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Making the Most of Your Attorney Orientation Process — for Marketing's Sake


By Tara Parker           

Tips from the Trenches: Here's what one law firm marketer does to make sure new law firm hires understand the role marketing plays in their new firm — from square one.

attorney orientation

Every firm has an orientation process for new attorneys and other professionals. They all need to learn the phone and computer systems, the methods for handling travel, mail, and courier service, and myriad other details. It's also crucial to show new attorneys how the marketing department works and what it can do for them, so at firms where I have worked, I have put in place a marketing orientation specifically designed to accomplish that goal.

One of my responsibilities as business development and marketing coordinator is to lead each new attorney, patent agent and technical specialist through a marketing orientation during their first two weeks at the firm. It only takes 30 minutes, and I have found the orientation to be very valuable in introducing our department to the professionals it serves. Some of them have transferred from other law firms and are comfortable with the role of marketers in the law firm. For others, this is his or her first job out of school, and they are clueless about a marketer's role in a law firm. The following examples of what we do, may be helpful to you in developing your own orientation program.

Plan ahead

Before meeting with the new hires, I review their resumes, trying to glean as much information as possible before meeting my new co-workers. I arrive about 10 minutes before the  start of the meeting in order to set up a nice arrangement of Sterne Kessler logo items for each attendee. 

Keep it simple

I begin by introducing myself and my role in the firm and in our marketing department. Since our department is small, I can easily cover each member's name, title, responsibilities and where to find us in the firm. From there, I briefly explain the "three sides" of legal marketing (marketing, business development and public relations) and how each will be relevant to the new professional — even if he or she doesn't know it yet — as tools for the building and strengthening of a law practice.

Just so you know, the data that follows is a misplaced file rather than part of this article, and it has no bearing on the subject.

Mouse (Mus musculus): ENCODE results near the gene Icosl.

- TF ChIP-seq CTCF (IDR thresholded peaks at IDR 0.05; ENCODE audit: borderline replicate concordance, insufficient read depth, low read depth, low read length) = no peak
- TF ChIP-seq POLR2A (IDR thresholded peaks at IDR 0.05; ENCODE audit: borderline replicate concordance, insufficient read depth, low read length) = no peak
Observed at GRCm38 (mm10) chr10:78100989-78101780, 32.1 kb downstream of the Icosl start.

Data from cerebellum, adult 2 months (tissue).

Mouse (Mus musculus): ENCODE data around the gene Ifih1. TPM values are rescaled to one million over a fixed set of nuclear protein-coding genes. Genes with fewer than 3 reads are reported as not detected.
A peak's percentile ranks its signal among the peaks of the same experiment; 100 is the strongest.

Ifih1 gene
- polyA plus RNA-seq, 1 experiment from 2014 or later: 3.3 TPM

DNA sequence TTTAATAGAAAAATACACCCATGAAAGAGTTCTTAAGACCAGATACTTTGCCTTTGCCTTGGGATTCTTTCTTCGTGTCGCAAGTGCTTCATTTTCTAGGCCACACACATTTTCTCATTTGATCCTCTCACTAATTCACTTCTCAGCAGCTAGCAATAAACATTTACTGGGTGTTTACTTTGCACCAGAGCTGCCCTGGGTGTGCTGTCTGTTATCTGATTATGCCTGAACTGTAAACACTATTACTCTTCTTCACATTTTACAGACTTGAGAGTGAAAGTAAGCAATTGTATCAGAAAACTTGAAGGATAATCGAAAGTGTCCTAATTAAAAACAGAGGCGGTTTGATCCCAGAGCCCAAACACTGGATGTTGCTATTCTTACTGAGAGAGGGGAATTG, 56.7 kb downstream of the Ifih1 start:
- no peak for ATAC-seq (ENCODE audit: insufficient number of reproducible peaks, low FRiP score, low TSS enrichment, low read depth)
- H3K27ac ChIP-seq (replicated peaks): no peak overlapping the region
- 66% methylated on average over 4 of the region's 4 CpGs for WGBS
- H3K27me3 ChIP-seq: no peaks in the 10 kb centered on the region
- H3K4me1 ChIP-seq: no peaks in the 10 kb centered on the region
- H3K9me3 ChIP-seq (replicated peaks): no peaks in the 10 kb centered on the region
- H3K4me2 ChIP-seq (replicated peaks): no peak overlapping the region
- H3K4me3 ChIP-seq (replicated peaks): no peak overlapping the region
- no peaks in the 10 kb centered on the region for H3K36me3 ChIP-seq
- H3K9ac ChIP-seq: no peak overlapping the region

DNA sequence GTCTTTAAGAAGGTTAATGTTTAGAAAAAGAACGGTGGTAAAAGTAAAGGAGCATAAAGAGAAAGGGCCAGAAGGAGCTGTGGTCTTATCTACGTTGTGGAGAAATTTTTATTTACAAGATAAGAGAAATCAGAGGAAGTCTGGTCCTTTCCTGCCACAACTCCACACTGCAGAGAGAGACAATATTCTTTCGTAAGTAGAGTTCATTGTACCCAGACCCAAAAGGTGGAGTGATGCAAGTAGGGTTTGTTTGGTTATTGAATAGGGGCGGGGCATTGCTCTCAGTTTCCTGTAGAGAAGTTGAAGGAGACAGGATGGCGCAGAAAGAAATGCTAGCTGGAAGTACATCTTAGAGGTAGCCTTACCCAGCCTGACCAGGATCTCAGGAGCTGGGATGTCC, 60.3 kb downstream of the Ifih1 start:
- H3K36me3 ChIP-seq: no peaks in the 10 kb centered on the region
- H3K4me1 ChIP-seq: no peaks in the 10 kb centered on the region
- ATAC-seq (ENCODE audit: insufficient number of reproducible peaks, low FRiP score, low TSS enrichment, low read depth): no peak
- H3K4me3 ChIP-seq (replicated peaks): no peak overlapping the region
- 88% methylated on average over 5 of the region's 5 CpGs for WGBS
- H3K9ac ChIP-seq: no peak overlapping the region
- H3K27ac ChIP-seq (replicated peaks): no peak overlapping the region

Use your web site as teaching tool

Next, we go to the web site. I highly recommend using your firm's web site in a marketing orientation. Normally, it's engaging and information-packed -- if it isn't, I recommend an overhaul of the site -- and I have received wonderful feedback concerning the information Sterne Kessler is looking for in a biography, whether the shorter version or the longer professional profile.  If attorneys are in the orientation, I pull up a few attorney biographies. If there are patent agents in the room, I display patent agent biographies. Each orientation is tailored to the attendees, so each one is different. After we've reviewed the biographies online, I show the attendees other key portions of the site. I review the Publications section and remind them to notify me of any publications they have authored or news clips they may be featured in, so that they will be placed up on the site (with the proper permissions of course!)

Be a friend

After the meeting, the new hires are given "Guidelines for Writing Your Professional Biography" in an outline format as a takeaway so they don't forget what we discussed.  I tell them if they have any questions, they should simply call me. Since I've been around for five years, I get questions about the dress code, air conditioning, places for lunch ‚ you name it. That's part of what I enjoy, being a resource and someone whom new attorneys can trust and feel comfortable around.

One would think giving the same speech over and over would become quite dull, but it's not. I love learning about people and where they came from and what brought them to our firm. But the best part is that our firm is growing rapidly and I am one of the very few people who knows everybody.

September 2007.

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